How chikungunya has wreaked havoc on the lives of people in Delhi | delhi | Hindustan Times
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How chikungunya has wreaked havoc on the lives of people in Delhi

delhi Updated: Sep 17, 2016 22:44 IST
Anonna Dutt
Anonna Dutt
Hindustan Times
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A chikungunya patient outside Lok Nayak Hospital on Saturday.(Sanjeev Verma/Hindustan Times)

As politicians, administrators and civic agencies pass the buck over chikungunya outbreak, the infection has put the lives of those affected in Delhi-NCR on hold.

‘My daughter is missing important exams’

Mehak Agarwal (18), Class-12 student

She missed her half-yearly psychology examination because joint pain made it impossible for her to pick up a pen, let alone write a three-hour long test. The Class-12 student of Delhi Public School, Vasant Kunj, has another exam on Monday, which her mother doubts she will be able to write.

Last Wednesday, when Mehak developed joint pain followed by high fever, her mother, a doctor, immediately recognised the symptoms as that of chikungunya.

“On the second day of fever, we got a test done for dengue. Although she had all the classic chikungunya symptoms, I wanted to rule out dengue before giving her pain medicines that cause problems such as excessive bleeding in dengue cases,” said Dr Shehla Agarwal, a dermatologist at Sarvodaya Enclave in south Delhi. The region is one of the worst-hit in Delhi-NCR.

The joint pain is the biggest problem. “In dengue, if there are no complications, you recover in a week or so and can get on with your life. But in chikungunya, even though the fever subsided in four days, Mehak still has difficulty sitting up. She has problems sleeping even ten days later,” said Dr Agarwal.

Several teachers and students at Mehak’s school, also in south Delhi, are down with viral fever, dengue or chikungunya in the past month.

‘I can’t show my yoga class what to do’

Arun Kumar (43), yoga instructor

Arun Kumar was diagnosed with chikungunya two weeks ago in Vasundhara, Ghaziabad. (Sakib Ali /Hindustan Times)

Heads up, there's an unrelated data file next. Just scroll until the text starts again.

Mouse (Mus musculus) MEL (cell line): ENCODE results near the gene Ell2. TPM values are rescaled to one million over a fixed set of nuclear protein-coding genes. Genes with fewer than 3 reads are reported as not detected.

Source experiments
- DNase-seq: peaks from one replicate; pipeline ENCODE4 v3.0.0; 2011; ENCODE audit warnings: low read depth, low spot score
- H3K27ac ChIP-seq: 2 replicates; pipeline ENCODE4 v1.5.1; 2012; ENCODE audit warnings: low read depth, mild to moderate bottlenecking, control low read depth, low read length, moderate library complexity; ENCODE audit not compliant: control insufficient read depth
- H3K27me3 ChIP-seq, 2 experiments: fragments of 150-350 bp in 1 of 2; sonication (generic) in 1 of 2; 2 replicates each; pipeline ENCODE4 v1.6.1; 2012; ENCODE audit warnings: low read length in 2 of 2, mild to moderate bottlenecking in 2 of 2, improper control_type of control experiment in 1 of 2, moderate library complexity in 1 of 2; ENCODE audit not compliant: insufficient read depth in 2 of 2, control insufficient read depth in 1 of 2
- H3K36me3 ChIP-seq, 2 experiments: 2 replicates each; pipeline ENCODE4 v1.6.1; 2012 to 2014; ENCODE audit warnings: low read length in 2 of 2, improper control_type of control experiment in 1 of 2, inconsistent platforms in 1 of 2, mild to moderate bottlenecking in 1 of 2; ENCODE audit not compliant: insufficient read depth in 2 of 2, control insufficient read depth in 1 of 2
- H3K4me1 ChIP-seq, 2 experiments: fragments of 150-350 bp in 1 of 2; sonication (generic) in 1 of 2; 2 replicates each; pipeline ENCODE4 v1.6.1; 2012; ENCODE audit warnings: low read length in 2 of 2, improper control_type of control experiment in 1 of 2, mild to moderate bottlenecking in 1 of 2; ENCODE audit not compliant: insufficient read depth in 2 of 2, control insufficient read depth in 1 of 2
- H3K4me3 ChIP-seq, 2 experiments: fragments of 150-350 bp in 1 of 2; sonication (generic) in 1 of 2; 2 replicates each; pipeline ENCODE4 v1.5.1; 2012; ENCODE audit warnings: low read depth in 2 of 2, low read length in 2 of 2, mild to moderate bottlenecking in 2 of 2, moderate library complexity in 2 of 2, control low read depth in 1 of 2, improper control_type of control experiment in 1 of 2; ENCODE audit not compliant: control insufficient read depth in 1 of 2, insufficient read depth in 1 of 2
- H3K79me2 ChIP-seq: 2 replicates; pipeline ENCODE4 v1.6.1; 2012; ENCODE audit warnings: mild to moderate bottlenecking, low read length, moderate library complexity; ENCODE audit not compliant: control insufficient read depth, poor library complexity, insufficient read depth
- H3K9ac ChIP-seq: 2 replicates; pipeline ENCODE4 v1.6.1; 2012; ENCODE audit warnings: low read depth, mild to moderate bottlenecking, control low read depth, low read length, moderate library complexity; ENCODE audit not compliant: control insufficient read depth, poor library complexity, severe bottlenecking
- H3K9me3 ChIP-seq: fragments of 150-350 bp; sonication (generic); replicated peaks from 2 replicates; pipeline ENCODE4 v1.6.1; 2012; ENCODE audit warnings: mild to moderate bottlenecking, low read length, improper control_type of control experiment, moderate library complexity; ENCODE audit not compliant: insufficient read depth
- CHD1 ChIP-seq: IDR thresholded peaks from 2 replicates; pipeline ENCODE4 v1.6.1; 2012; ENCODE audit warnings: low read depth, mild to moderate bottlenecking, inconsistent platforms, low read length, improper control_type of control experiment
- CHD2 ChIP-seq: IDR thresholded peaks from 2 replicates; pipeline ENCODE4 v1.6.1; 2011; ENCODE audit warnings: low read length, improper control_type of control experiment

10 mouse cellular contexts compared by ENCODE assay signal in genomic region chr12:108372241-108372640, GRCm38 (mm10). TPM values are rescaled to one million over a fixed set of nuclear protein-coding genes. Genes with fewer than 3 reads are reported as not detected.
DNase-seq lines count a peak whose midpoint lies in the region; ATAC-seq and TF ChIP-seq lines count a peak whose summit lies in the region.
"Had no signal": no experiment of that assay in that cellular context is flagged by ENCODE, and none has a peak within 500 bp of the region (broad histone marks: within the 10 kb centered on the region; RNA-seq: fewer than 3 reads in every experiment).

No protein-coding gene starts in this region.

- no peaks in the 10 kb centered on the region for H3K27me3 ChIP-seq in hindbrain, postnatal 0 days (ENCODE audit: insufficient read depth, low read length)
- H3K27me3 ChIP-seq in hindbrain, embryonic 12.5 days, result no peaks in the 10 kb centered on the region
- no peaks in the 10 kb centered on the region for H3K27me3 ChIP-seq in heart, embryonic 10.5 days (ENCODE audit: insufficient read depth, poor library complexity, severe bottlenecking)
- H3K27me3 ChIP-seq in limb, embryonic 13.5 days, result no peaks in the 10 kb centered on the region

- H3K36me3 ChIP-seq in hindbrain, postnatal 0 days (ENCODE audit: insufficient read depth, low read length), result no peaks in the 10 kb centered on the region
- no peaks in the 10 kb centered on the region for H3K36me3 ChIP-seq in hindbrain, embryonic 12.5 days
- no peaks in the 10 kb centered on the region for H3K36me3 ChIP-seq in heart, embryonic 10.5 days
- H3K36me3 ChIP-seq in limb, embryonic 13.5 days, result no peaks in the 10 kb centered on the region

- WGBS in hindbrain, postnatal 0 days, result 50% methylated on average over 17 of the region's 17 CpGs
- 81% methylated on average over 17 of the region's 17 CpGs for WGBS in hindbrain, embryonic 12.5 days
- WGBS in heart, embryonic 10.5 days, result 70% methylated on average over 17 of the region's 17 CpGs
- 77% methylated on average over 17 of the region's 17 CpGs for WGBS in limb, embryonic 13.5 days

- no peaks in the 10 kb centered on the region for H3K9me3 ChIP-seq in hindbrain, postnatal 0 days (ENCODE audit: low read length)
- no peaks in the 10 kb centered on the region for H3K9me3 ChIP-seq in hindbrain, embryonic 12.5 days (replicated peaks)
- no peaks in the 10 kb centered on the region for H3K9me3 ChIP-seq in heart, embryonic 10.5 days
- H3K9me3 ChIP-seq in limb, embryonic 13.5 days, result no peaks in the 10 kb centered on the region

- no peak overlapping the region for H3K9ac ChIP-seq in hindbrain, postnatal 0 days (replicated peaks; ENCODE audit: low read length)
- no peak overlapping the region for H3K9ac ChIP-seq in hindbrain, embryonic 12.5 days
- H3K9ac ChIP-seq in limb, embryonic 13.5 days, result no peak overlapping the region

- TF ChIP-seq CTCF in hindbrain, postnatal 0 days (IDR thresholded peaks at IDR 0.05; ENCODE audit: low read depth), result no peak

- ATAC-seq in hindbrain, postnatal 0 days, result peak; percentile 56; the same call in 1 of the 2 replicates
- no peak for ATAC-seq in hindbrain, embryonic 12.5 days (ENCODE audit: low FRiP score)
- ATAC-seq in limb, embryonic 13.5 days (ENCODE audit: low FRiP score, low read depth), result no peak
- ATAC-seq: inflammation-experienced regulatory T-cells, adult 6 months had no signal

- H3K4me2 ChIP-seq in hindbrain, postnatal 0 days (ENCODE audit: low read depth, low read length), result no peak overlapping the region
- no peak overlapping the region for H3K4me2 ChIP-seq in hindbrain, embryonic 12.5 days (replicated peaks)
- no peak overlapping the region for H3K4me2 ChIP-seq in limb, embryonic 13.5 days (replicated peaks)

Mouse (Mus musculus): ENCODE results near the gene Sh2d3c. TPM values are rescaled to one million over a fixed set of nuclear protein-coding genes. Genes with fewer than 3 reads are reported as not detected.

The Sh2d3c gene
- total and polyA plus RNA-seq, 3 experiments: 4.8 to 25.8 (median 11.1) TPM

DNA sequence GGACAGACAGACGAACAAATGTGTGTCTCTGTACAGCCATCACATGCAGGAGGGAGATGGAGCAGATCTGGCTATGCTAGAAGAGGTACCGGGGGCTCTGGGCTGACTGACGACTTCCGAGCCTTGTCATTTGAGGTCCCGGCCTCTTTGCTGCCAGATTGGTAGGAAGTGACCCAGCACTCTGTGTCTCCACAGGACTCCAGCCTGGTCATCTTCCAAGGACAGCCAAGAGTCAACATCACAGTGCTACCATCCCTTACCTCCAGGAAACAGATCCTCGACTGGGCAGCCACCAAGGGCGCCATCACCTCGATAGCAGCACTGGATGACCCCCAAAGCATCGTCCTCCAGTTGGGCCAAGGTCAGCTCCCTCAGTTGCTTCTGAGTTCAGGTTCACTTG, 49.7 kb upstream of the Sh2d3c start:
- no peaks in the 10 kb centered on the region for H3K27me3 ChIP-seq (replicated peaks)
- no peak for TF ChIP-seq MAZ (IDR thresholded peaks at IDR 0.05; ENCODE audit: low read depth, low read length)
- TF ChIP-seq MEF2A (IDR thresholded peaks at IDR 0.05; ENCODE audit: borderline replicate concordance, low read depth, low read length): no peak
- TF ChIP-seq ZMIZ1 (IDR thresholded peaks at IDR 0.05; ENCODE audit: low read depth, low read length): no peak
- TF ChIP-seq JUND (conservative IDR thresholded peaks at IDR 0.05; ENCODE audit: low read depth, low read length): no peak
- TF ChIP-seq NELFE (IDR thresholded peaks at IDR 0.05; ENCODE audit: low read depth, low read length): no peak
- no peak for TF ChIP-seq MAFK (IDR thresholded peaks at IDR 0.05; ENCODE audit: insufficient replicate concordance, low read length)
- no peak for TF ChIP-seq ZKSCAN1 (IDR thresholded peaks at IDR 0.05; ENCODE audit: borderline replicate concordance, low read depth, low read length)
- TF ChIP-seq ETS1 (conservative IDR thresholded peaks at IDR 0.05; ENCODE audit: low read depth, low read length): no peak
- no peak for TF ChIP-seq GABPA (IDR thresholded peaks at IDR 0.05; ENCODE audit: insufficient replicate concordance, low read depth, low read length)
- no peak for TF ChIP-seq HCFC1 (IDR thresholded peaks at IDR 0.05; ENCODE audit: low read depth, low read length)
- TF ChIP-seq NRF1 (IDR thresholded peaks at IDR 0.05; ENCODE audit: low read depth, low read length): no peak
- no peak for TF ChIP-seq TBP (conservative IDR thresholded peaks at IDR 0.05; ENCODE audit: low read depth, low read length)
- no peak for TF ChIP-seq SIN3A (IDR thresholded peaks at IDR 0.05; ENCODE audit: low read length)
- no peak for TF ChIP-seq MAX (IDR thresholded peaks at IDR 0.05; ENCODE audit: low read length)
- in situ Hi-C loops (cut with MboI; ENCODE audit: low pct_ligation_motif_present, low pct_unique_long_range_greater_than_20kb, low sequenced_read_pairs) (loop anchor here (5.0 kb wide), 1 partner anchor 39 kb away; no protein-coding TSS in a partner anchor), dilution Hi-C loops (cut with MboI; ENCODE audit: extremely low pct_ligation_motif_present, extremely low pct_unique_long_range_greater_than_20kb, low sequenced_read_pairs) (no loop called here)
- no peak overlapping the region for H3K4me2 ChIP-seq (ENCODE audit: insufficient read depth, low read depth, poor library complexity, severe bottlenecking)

Kumar hasn’t been able to demonstrate postures to his class for three weeks now. ”It has been almost three weeks since I developed high fever along with severe body ache,” says Kumar, a resident of Vasundhara in Ghaziabad, from where the first chikungunya-related death in the NCR was reported.

“I missed classes for the first few days, but I still can’t do yoga because of the body ache. I just tell my students what to do, I can’t show them because of the pain,” says Kumar.

He says he has immense pain in his shoulders, left hand and right foot. “I have difficulty standing for over 30 minutes. It’s made simple tasks such as bathing or dressing up difficult,” he says.

Commuting between classes in Vaishali, Indirapuram, and Vasundhara was also difficult because he could not drive with his swollen feet. “I have just started driving my car two days ago,” he says.

‘I fear I will lose my job’

Sameem Khan (25), chef

Sameen Khan. (Sushil Kumar / Hindustan Times)

Khan is worried he may lose his job as the unit chef at Pashcim Vihar’s Pind Baluchi because of his chikungunya bout. “I have been on leave for the past 10 days. As a chef, I have to be on my feet for most of the day. But the severe joint pains make it impossible for me to stand or move around,” he says.

His symptoms are so severe, he says, that opening his mouth to speak is also a difficult.

Like for most others, the infection started with high fever and then the pain set in. “The doctor said I had chikungunya and gave me paracetamol and some other painkillers. My fever subsided yesterday, but I still have terrible joint pain,” he says. “It goes down when I have medicines, but comes back as soon as the effect wears off,” he says.

“I am supposed to be present for the opening of a new branch of the restaurant, but how can I work in this condition? I fear I will lose my job. In fact, this month I did not even get my salary on the 7th of the month, which is when I’m usually paid,” he says.

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